During rounds four to six, much like he did versus Joseph Parker, AJ began to box rather than brawl, delivering hurting jabs up and downstairs while still being reluctant to throw his jackhammer of a right hand. Though looking back now at how the fight finished, what looked at the time like a tentative approach is now surely better described as a patient one. The twenty-two rounds traveled versus tricky opponents in his two last fights clearly helped Joshua to gradually break his opponent down. Povetkin, though now clearly tiring, was still trying to wind up and land a KO punch whenever he could. Meaning that there was still a real danger in the air as both men returned to their corners at the halfway point of the contest.
By now though Joshua, with arguably the last three rounds under his belt, had weathered the early storm and soon would it be his thunder that his opponent would have to deal with. After more jostling for superiority by both men, a now trademark right hand rocked Povetkin before an all out assault from Joshua culminating in a big left hook knocked Povetkin to the floor sending Wembley into delirium. Ridiculously brave and tough as ever, the Russian beat the ten count but, much like versus Klitschko, Joshua made sure he didn’t let his dangerous opponent off the hook and the fight was stopped amidst more vicious blows being delivered to Povetkin as he was trapped against the ropes.
Familiar scenes of huge smiles, fist bumps and iconic shots of Joshua with his belts followed and you assume a palpable sense of relief swept across his immediate team, knowing how important a test this was to overcome. As usual in his post fight interview AJ was peppered with questions of ‘who’s next?’ and regardless of what he said to the adoring crowd, in truth at this moment he can’t really know who he will face off against next spring. Tyson Fury’s temporary hijacking of a fight with Deontay Wilder means that various things are still up in the air in terms of who Joshua will face on April 13th. A short list of Wilder, Dillian Whyte, Tyson Fury and possibly Jarrel Miller has emerged. Joshua and fight fans alike hope that it’s the first name on that list who Joshua will finally face off with after a long period of frustrating negotiations. For that to happen for sure though AJ’s promoter Eddie Hearn must try to repair fraught relations with Wilder’s team and put together one of the biggest fights in heavyweight boxing history and this is all if Wilder beats Fury in December 1st.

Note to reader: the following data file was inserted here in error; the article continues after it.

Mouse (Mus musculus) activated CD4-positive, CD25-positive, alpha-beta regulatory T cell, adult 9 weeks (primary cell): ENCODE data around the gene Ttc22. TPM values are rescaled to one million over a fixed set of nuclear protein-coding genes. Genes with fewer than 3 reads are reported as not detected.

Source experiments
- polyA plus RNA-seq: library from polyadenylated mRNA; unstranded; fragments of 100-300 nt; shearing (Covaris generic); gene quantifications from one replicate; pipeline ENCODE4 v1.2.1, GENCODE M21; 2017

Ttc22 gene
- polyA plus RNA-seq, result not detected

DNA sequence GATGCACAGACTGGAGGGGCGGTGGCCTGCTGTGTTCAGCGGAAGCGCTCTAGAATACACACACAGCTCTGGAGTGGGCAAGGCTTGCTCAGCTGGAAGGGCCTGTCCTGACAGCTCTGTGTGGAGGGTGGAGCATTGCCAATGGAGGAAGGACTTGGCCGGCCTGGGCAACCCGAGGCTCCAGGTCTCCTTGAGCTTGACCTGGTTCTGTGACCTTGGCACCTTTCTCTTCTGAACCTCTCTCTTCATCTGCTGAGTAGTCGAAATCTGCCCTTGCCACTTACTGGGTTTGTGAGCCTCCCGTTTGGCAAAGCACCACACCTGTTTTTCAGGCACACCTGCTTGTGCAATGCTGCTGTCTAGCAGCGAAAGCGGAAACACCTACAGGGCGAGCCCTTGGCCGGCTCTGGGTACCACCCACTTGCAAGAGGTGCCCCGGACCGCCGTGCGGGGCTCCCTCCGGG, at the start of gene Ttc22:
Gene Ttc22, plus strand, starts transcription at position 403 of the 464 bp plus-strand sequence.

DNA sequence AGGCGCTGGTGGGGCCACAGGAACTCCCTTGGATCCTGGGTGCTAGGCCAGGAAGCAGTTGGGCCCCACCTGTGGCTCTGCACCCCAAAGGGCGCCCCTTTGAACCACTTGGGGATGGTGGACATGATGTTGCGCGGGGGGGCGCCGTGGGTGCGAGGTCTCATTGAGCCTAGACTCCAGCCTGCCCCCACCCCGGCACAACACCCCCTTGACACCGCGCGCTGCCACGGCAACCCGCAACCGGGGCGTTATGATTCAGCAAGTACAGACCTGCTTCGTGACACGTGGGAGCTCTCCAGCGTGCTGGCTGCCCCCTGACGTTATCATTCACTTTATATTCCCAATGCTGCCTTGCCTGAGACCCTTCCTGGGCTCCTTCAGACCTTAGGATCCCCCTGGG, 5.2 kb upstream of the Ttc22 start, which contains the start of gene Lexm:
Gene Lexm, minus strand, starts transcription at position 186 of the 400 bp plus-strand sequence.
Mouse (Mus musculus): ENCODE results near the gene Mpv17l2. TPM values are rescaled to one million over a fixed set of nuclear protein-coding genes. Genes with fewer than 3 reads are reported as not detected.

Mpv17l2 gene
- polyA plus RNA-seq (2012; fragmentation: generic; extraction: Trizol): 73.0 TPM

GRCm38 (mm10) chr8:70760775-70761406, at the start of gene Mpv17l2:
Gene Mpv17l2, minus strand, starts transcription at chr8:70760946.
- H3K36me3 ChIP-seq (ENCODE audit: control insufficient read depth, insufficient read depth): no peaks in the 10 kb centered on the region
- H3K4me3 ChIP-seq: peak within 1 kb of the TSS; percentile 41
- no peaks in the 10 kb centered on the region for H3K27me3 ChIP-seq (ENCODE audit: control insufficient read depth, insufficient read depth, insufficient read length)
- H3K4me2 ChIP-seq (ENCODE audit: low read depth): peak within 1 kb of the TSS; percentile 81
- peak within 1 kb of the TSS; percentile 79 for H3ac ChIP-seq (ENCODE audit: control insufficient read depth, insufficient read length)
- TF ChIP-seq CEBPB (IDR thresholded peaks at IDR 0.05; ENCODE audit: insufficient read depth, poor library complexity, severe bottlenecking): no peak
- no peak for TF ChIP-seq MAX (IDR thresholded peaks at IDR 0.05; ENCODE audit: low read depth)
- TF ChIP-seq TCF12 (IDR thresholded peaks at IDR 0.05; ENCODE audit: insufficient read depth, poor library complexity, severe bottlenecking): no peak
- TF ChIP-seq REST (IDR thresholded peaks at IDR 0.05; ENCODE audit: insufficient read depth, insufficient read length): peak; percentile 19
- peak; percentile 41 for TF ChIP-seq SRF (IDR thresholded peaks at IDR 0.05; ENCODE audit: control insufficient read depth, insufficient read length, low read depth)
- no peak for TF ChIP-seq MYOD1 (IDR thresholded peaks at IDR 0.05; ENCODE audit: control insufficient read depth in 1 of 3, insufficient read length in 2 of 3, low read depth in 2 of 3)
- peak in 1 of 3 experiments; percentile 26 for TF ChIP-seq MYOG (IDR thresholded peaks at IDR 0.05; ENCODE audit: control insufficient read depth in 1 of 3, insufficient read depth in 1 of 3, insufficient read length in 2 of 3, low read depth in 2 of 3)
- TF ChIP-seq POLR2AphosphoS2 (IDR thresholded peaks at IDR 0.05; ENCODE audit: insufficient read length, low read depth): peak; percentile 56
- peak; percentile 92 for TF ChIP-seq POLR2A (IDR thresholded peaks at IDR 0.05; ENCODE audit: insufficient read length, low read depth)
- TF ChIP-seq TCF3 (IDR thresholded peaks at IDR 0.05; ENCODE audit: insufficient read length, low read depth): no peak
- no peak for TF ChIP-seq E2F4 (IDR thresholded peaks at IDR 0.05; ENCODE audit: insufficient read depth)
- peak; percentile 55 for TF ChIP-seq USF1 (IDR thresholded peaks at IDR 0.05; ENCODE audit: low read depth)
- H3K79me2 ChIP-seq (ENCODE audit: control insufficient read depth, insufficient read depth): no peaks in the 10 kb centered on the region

So Joshua’s next opponent remains unclear yet what it is apparent is that with every fight he wins, the bigger he gets and the subsequently the more he has to lose. Saturday night’s fight and under card if anything, showed once more how outrageously huge the draw of Anthony Joshua now is in the sporting world. His shows have sold over three hundred thousand tickets for his last four fights before he hasn’t thought about bothering to break America. The fireworks, the crowd, the drama the show brings, it’s all phenomenal. However, so is the pressure set on a fighter who is still learning both his craft and from his mistakes despite now surely being the sports’ biggest name. Now that the crowd has emptied and the hype will die down for a few weeks ,let’s hope that some take the time to remember that. Yet when you look at the scenes from Saturday night and think about is likely to come, you can only see the Anthony Joshua’s journey getting wilder and wilder.